It was an email a pastor hates to receive, especially on a Monday morning. “Dear Pastor, we have loved serving here. We love the preaching and the people. We have grown as a family. But God is moving us somewhere else . . .” 

In that moment I remember praying a pray that went something like this: “Dear Lord, I know every member matters to you so every member should matter to me. But I’d love if you could explain to me why you took this family and moved them out of town. I have that list, you know, of families I’d be more willing to part with.” 

Yeah I prayed that and, if most pastors were truthful, they’d admit they pray similar prayers. Some of this desire is rooted in wanting to see our churches flourish and grow. And some of this desire is rooted in us pastors being frustrated on Mondays at having to deal with difficult people. 

In seminary, we envision pastoring amazingly healthy churches, with few problems and people who soak up our doctrinally rich, Spurgeon-like sermons every week. We see, in our mind, leadership pipelines and building projects and multiple campuses. We assume that after only a few years at the helm, we’ll be invited to speak at leading conferences. These blessings can happen. When they do, we should praise God for his favor. 

But more often than not, church life is difficult, mundane, and different than we may have assumed. Its easy, if we are not careful, for pastors to grow disillusioned by a seeming lack of success. This happens, I believe, because we often lose site of a simple fact: We are not pastoring machines or processes, but people. Discipleship is not mass-produced, but hand-crafted. 

Numbers and faces

In the modern era, there seems to be a perennial argument among pastors. Should we prioritize numbers or prioritize shepherding? I think this is a false dichotomy.

I’m struck by the way Luke mentions numbers throughout the book of Acts. For example, in Acts 2:47, we read about three thousand converts and in Acts 4:4 we read about five thousand converts. And in both passages, it says, “many were added daily.” 

Somebody was counting. Somebody was keeping track of the numbers. And Luke saw fit to put that number in his account, inspired by the Holy Spirit of God.

When pastors say, “I’m not into numbers,” I always want to say, “Every number is a person, with a face and a soul.” Of course we should be into numbers. We should want to see masses of people come to faith in Christ. This means more people brought over from death to life. This means more worshippers of our King Jesus. This means many new brothers and sisters in Christ. 

I’m also struck, however, by the way the New Testament urges a personal aspect of shepherding. To the Ephesian elders, Paul urges an intentional shepherding (Acts 20) and to the Corinthian church speaks in parental terms about his personal care of his people (1 Cor. 3:2-4). In Peter’s first letter to the church, he encourages pastors to “shepherd the flock of God that are among you (1 Pet. 5:1-4).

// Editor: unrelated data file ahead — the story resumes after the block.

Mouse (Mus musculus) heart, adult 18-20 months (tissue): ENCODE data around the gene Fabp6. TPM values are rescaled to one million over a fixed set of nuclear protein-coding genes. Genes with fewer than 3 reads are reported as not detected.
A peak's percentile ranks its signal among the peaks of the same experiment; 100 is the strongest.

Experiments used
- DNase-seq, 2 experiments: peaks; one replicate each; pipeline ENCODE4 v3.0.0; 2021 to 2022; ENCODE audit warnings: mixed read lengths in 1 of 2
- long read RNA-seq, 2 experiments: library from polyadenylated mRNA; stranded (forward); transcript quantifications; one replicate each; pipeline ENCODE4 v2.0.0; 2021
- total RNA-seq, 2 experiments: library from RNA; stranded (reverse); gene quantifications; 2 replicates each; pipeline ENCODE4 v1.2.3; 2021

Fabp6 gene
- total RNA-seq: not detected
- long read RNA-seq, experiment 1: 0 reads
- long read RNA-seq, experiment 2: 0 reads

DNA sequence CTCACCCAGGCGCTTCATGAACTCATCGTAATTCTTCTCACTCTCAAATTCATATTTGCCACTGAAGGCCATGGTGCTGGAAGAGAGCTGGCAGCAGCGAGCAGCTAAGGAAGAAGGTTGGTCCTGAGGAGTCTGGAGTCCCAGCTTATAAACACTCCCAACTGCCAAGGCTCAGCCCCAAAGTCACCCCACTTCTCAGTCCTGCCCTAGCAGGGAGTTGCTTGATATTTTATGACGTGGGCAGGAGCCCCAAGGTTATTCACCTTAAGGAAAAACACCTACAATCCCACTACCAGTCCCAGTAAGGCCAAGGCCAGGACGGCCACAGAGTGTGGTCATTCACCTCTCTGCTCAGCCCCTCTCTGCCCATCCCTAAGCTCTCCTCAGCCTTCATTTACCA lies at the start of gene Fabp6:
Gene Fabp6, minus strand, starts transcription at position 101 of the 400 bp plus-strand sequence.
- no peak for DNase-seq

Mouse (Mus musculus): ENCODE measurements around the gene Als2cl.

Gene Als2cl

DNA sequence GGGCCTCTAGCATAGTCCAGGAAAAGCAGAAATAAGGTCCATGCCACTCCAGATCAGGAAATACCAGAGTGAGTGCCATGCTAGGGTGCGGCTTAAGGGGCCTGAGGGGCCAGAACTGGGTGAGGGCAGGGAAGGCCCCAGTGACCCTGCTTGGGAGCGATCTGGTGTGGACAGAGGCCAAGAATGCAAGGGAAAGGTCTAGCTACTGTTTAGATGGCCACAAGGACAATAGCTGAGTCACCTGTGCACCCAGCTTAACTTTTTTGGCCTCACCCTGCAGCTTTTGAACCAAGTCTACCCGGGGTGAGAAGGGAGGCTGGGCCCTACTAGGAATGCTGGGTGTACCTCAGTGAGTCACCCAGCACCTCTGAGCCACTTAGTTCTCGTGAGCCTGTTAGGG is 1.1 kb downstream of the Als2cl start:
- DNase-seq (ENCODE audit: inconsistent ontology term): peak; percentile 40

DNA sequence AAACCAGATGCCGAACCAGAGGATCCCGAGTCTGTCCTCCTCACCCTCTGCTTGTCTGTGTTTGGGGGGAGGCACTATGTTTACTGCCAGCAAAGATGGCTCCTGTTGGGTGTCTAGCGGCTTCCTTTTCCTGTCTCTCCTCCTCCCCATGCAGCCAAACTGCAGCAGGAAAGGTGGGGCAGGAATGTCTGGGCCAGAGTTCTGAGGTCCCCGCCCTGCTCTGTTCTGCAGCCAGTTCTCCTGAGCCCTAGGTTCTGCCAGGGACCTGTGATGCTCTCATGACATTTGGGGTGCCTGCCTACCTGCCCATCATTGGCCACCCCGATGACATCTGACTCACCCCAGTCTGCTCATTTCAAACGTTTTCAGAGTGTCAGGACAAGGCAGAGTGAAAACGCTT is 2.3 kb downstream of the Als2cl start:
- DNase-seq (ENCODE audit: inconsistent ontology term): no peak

If you’ve pastored for any length of time, you’ll know that what Paul is describing is time-consuming, difficult, and messy. We often talk of discipleship in terms of systems and mechanisms and pipelines—and these things are vital in church life—but we must remember that we are not pastoring assembly lines, but real people, whose sanctification process may not move in the straight line we envisioned in class. 

Pastoring with dignity

Our churches need to be hubs for converting, discipling, and sending, but in our mobilization we cannot forget that church is also simple, faithful soul-care. Which is why we shouldn’t pray those prayers I often prayed, wishing away the hard people and asking only for the people I preferred. God often brings to our congregations people who don’t neatly fit into our org charts and spreadsheets and five-year plans. 

God builds his kingdom, often, through the weak and the broken, the simple and the stubborn, the hurting and the hard-hearted. I think, right now, of the man in our church is in the final season of life. He served faithfully for many years but now, experiencing advanced dementia. I think of the wonderful woman, in my first pastorate, who had severe Down’s syndrome and often burst out with weird comments during the Lord’s Supper. I think of a girl who battled suicide and was in and out of the hospital.

If I’m only thinking about building that assembly line, I’ll not see where people like this fit. But if I’m thinking of the Spirit of God building his church, I’ll embrace what leadership books and growth seminars and how to podcasts often edit out. I’ll see what God sees in those we consider weak or nuisances or too messy: future rulers of the universe. 

Shepherding is really about seeing the whole person, not merely their potential. Shepherding is about recognizing the dignity of those whom the world wants to ignore or pass by. Shepherding is about seeing our own weakness and the way in which our Great Shepherd was willing to lay down his own life in order to save us, even as we were uninterested in him.